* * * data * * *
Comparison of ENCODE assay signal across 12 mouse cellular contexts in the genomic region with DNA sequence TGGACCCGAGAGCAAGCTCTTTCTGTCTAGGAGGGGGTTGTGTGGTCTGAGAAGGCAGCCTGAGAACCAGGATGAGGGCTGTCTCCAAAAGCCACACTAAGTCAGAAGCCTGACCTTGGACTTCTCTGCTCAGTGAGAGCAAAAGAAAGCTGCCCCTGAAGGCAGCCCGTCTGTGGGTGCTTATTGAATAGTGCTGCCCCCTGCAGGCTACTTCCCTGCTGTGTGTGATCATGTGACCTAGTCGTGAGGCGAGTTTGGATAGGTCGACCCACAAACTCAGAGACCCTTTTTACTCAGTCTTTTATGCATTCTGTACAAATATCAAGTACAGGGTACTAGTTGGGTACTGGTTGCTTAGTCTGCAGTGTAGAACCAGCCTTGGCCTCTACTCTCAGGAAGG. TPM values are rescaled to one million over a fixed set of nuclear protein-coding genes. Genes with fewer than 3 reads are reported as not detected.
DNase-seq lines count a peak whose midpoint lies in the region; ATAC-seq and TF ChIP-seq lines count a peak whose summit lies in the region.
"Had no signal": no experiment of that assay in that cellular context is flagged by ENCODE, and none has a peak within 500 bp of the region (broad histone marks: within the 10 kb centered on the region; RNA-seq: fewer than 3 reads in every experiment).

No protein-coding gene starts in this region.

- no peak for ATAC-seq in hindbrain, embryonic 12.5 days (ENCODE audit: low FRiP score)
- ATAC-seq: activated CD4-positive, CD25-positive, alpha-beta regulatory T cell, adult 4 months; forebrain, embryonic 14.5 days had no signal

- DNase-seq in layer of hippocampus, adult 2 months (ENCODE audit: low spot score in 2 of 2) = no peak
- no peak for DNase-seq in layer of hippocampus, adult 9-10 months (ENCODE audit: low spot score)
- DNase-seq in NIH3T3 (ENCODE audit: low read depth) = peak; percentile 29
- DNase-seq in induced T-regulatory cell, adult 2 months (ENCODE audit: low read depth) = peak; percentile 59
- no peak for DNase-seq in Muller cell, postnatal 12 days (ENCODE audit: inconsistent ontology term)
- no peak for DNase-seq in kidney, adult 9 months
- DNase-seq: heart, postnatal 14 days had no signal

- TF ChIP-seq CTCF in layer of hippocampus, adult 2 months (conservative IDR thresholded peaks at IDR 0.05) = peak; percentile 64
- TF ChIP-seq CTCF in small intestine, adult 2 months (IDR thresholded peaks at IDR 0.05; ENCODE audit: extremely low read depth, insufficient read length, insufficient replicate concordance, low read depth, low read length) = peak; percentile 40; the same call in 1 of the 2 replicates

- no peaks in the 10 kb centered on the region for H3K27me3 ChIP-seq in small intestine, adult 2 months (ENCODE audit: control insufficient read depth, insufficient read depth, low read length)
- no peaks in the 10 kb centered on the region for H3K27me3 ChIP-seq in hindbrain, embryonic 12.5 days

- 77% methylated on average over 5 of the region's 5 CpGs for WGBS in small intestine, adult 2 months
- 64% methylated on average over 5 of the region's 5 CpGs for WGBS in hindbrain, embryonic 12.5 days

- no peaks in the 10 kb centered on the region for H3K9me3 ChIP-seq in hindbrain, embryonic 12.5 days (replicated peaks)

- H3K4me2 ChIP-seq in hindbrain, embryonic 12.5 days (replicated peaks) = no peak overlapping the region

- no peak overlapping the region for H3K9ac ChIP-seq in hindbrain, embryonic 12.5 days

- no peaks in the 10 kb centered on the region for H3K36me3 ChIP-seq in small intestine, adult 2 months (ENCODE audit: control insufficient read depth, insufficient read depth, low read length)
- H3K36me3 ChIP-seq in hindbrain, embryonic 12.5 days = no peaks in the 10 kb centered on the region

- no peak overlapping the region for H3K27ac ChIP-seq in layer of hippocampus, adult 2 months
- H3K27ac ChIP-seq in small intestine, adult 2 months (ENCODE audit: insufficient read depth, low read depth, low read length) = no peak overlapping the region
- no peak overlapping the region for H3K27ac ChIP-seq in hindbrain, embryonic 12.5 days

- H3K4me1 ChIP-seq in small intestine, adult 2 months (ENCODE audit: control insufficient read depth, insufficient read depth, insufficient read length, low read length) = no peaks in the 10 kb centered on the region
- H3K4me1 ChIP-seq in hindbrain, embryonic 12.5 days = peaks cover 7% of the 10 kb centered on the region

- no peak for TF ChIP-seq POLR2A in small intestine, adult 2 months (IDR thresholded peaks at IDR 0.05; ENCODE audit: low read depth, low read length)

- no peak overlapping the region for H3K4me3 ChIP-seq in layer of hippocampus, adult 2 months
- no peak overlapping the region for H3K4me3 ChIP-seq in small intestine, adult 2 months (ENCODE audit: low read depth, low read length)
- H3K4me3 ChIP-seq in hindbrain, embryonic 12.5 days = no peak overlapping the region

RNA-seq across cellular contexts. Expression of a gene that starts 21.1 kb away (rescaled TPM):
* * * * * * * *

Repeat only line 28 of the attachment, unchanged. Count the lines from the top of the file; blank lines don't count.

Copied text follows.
- H3K4me1 ChIP-seq in small intestine, adult 2 months (ENCODE audit: control insufficient read depth, insufficient read depth, insufficient read length, low read length) = no peaks in the 10 kb centered on the region